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Patient Mattress Minimizes Contact Pressure Damage

By HospiMedica International staff writers
Posted on 26 Oct 2014
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Joerns Healthcare\'s Dolpin FIS system on a hospital bed
The Dolpin FIS system on a hospital bed (Photo courtesy of Joerns Healthcare)
A novel patient support system simulates the effects of a body floating in a fluid, redistributing pressure and weight to prevent damage to skin and other tissues.

The Dolphin Fluid Immersion Simulation (FIS) system adjusts to a patient’s change in position, blood flow, or temperature to help release pressure on the skin, without any interaction by caregivers. The process of weight reallocation and pressure redistribution is automated by the mattress, which uses complex algorithms, a microprocessor, and sophisticated dynamic pressure waveform analysis to precisely adjust the density of the surface for the unique anatomical features of the patient.

The system also autocorrects the mattress surface based on weight, 3D surface area, and patient movement, significantly reducing vertical shear which can deform soft tissue and constricts blood flow. The result is that the patient is in a simulated fluid environment and suspended in a near neutrally buoyant state, almost floating on the mattress. Studies suggest that as many as 1 in 12 patients will develop a pressure sore in surgery lasting longer than 3 hours, and nearly a quarter of patients in long term care suffer from pressure ulcers.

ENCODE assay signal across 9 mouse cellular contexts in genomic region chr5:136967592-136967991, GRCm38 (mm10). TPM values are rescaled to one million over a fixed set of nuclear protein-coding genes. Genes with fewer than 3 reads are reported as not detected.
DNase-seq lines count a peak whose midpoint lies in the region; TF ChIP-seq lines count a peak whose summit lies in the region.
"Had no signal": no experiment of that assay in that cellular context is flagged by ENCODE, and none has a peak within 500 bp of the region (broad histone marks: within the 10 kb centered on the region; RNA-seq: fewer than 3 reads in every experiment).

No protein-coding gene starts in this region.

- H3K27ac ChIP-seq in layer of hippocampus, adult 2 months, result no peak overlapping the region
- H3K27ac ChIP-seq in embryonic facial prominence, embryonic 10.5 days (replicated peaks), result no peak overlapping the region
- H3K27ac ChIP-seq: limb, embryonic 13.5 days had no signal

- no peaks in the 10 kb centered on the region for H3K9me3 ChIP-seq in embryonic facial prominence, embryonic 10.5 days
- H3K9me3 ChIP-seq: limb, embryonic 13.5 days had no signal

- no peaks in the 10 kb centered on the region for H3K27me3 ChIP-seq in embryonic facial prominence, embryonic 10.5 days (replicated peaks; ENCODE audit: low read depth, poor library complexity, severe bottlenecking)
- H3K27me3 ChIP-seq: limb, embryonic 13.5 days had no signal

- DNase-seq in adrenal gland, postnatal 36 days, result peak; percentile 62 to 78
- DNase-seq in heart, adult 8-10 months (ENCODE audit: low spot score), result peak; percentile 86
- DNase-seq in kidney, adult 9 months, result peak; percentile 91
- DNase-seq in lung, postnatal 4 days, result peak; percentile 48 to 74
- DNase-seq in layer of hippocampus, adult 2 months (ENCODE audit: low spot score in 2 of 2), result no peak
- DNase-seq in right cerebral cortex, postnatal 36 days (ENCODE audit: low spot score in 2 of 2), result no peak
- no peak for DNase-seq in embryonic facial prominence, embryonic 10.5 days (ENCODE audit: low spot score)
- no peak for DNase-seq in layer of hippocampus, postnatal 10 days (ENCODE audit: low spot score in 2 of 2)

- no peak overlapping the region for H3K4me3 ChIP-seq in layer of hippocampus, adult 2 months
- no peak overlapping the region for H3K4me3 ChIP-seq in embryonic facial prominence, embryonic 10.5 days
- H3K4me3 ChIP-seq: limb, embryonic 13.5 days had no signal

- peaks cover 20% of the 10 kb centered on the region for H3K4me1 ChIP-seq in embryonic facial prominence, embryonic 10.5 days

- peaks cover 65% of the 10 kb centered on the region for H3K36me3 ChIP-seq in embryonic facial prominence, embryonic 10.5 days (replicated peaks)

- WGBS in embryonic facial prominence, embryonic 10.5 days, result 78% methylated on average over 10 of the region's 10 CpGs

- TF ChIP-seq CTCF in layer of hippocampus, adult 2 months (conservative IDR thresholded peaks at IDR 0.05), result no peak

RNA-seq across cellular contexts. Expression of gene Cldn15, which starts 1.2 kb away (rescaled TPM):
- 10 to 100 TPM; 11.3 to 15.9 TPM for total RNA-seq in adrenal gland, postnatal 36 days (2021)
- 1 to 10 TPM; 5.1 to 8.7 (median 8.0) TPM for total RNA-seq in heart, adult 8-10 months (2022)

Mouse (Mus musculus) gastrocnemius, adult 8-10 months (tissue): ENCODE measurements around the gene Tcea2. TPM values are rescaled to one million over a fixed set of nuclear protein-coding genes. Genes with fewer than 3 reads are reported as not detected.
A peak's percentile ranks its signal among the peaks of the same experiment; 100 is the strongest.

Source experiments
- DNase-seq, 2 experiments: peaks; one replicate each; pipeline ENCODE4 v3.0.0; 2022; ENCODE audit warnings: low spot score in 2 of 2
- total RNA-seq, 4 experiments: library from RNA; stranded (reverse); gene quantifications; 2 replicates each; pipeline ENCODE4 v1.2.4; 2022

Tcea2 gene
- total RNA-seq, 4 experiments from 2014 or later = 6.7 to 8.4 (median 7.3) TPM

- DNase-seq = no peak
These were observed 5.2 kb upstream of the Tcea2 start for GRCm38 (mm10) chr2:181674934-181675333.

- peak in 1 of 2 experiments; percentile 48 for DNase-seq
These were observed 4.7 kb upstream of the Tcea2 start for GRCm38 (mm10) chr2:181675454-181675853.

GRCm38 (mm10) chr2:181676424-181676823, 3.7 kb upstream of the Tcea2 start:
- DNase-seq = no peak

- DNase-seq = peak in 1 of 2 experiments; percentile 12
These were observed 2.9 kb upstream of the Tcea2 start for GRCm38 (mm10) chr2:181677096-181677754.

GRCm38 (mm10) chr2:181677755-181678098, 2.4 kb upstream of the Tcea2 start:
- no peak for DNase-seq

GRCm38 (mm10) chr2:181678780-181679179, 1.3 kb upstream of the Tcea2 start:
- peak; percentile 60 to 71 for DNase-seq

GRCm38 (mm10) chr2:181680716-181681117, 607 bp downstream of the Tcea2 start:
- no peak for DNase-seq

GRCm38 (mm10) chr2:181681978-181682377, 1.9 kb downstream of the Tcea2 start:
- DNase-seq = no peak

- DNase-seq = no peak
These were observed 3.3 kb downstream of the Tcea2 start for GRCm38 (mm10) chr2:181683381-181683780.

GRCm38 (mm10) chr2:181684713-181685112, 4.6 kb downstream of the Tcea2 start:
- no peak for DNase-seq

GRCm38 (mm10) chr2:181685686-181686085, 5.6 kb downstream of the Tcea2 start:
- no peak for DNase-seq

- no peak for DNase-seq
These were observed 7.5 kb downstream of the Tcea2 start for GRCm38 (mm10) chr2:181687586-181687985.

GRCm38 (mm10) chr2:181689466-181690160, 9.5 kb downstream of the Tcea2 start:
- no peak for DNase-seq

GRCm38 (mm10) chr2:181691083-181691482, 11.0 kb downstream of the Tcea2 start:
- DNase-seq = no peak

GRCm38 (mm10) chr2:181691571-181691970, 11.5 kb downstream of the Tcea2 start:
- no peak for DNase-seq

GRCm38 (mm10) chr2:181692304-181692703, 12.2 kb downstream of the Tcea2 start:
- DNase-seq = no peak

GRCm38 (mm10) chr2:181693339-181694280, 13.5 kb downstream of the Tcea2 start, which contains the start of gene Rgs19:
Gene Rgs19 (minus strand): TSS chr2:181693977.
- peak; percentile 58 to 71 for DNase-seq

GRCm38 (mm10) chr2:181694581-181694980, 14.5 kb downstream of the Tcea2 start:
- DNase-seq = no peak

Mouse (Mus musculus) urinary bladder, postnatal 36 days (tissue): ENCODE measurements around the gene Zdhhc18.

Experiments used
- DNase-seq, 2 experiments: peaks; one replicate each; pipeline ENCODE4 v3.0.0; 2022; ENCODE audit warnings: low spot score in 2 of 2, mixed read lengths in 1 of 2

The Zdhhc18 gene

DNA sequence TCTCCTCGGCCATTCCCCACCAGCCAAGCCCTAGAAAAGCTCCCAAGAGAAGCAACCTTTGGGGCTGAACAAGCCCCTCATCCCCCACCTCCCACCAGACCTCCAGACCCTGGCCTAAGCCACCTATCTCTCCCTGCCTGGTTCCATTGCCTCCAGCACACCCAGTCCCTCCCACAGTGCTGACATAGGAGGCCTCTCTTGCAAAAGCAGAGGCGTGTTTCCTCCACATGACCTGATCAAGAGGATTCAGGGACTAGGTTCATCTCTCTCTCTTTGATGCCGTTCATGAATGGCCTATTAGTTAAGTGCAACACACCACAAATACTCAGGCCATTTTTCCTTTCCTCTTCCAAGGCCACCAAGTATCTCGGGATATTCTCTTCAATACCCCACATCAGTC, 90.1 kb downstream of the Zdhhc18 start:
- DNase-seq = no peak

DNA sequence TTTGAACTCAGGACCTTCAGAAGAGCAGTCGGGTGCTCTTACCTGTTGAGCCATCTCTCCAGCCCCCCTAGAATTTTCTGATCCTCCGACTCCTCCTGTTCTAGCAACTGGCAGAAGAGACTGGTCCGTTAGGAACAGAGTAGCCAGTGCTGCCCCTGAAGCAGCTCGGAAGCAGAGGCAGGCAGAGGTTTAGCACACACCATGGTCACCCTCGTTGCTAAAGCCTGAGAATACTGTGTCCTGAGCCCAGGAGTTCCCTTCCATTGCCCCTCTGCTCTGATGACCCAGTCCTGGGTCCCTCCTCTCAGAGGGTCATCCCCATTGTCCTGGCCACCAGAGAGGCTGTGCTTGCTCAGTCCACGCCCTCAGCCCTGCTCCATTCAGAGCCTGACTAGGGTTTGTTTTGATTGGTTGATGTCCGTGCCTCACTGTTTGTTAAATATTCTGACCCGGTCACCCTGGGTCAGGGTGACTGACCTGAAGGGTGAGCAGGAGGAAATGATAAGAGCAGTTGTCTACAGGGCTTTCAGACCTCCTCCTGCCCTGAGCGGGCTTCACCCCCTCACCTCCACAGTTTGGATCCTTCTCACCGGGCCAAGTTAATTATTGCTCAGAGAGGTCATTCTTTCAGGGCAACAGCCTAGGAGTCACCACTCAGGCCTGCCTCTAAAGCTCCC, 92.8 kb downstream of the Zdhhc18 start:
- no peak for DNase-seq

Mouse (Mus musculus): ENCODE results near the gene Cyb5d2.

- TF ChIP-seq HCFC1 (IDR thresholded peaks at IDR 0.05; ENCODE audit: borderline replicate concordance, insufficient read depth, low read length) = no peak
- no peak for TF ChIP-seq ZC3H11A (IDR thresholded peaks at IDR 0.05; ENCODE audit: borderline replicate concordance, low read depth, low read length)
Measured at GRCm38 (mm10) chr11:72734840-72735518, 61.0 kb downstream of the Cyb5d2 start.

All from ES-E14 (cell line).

Dolphin FIS products are available to fit virtually every bed frame and surface, including standard intensive care (ICU) and surgical beds, stretcher pads, pediatric beds, and wheelchairs. The Dolphin FIS system is a product of Joerns Healthcare (Pershore, United Kingdom), and is recommended for use by patients with spinal cord injury, pressure ulcers, burns, amputations, arthritis, and other situations that require rehabilitation and pain management.

“This exciting breakthrough in wound care was first used by the US Navy in stretchers and pads to transport dolphins long distances without damaging their sensitive skin and internal organs when outside of their natural fluid environment,” said Curtis Jordan, marketing manager of Joerns Healthcare. “This surface is probably the most caring in the world. It provides enhanced comfort and accelerates the recovery period of wounds for high risk patients in intensive care and long-term care.”

The Dolphin FSI system was initially developed for out-of-water transport of dolphins and seals for the US Navy, which has deployed dolphins since the 1960’s due to their superior sonar ability. Since dolphins’ skin and organs are highly sensitive to pressure outside of water, due to the sheer force of gravity from the air on their internal organs and circulation, the navy used pads to simulate a low pressure water environment by making air act as a fluid, consequently avoiding stress to the mammals blood circulation and tissue oxygenation.

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Joerns Healthcare 

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